3G bidding has taken sheen off Indian telecom industry: Mittal

3G bidding has taken sheen off Indian telecom industry: Mittal

Bharti Airtel Chairman Sunil Mittal has said that bidding for 3G spectrum in "crazy numbers" has taken the sheen off the Indian telecom industry.

Bharti Airtel is the country's largest telecom operator.

"It is true that we bid such crazy numbers (for 3G spectrum)... There was no 2G spectrum being allotted for years and the only way to move forward was to have the spectrum of 3G at any cost. And that is what happened," Mittal told NDTV Profit on the sidelines of the World Economic Forum (WEF) here.

"I mean we paid ridiculous amounts of money and in my opinion, the 3G bidding has taken the lights out of the industry. So the amortisation of the money that we paid for 20 years and the interest is bothering the industry," he noted.

Responding to a query whether there was fear among telecom bosses about how the new telecom policy would shape up, Mittal said there is fear the government would "overcharge this industry for getting too much money out of this industry".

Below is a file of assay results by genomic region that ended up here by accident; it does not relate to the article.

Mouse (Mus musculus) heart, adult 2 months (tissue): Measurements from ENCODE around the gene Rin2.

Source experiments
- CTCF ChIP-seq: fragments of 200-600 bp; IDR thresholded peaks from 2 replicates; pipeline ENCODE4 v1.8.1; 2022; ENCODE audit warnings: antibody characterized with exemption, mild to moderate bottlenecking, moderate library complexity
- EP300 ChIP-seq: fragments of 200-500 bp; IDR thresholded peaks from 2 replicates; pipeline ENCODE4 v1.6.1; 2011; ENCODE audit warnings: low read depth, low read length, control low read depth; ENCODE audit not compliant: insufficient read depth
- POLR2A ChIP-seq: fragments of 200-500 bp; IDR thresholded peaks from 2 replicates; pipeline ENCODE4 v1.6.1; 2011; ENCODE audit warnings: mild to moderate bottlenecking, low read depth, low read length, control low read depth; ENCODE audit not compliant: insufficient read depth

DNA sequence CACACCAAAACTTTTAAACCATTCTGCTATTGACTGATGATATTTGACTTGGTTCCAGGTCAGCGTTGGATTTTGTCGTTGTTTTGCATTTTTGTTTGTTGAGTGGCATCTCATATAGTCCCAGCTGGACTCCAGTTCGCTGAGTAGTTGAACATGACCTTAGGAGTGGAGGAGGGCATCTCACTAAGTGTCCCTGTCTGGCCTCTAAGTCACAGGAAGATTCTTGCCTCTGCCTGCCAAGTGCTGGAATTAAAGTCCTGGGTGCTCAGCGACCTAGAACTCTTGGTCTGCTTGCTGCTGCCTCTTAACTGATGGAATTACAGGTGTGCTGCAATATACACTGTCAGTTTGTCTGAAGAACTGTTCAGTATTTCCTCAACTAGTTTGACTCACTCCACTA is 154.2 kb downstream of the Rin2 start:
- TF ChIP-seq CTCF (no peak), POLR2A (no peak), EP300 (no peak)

"I do not think this industry has enough money left in it to give much more to the government. Especially after the 3G and the broadband wireless access or BWA spectrum auction, where Rs 1,00,000 crore had been sucked out of the telecom industry," he said.

"You will certainly see a massive increase in tariffs if the industry is going to be hit by a large amount of money and spectrum," he added. The government raked in over Rs 1.06 lakh crore from the auction of 3G and BWA spectrum in FY2010-11.

Noting that the telecom industry has gone through a "massive upheaval", Mittal said telecom is no more the "finest story". On the current industry view of the government, Mittal said, "First of all, I don't think there is a criticism of the government. In fact, we are out there to support the government."

Stressing that the Indian growth story is intact at the fundamental level, Mittal noted, "It is the investment side which is weak because people are not easily opening up to that extent. That also impacts the foreign investments."